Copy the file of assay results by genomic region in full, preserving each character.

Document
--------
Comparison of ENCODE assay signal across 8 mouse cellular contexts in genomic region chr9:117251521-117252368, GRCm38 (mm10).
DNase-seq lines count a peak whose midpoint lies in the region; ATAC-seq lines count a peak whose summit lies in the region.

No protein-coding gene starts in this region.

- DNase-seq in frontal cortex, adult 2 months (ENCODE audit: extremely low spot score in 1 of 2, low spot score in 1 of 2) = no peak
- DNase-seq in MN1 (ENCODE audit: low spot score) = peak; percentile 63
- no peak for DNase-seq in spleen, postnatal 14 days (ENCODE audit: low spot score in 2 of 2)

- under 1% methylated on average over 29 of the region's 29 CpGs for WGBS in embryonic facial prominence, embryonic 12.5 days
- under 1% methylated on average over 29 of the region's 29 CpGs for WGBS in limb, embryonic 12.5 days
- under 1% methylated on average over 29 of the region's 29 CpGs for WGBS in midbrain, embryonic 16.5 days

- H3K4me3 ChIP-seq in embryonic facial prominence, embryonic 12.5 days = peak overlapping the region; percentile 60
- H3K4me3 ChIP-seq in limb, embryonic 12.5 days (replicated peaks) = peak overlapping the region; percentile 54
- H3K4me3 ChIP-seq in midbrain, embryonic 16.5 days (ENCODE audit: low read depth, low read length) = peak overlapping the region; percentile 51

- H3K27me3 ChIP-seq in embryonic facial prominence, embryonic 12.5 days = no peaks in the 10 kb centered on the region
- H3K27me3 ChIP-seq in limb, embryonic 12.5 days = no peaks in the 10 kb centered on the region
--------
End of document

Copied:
Comparison of ENCODE assay signal across 8 mouse cellular contexts in genomic region chr9:117251521-117252368, GRCm38 (mm10).
DNase-seq lines count a peak whose midpoint lies in the region; ATAC-seq lines count a peak whose summit lies in the region.

No protein-coding gene starts in this region.

- DNase-seq in frontal cortex, adult 2 months (ENCODE audit: extremely low spot score in 1 of 2, low spot score in 1 of 2) = no peak
- DNase-seq in MN1 (ENCODE audit: low spot score) = peak; percentile 63
- no peak for DNase-seq in spleen, postnatal 14 days (ENCODE audit: low spot score in 2 of 2)

- under 1% methylated on average over 29 of the region's 29 CpGs for WGBS in embryonic facial prominence, embryonic 12.5 days
- under 1% methylated on average over 29 of the region's 29 CpGs for WGBS in limb, embryonic 12.5 days
- under 1% methylated on average over 29 of the region's 29 CpGs for WGBS in midbrain, embryonic 16.5 days

- H3K4me3 ChIP-seq in embryonic facial prominence, embryonic 12.5 days = peak overlapping the region; percentile 60
- H3K4me3 ChIP-seq in limb, embryonic 12.5 days (replicated peaks) = peak overlapping the region; percentile 54
- H3K4me3 ChIP-seq in midbrain, embryonic 16.5 days (ENCODE audit: low read depth, low read length) = peak overlapping the region; percentile 51

- H3K27me3 ChIP-seq in embryonic facial prominence, embryonic 12.5 days = no peaks in the 10 kb centered on the region
- H3K27me3 ChIP-seq in limb, embryonic 12.5 days = no peaks in the 10 kb centered on the region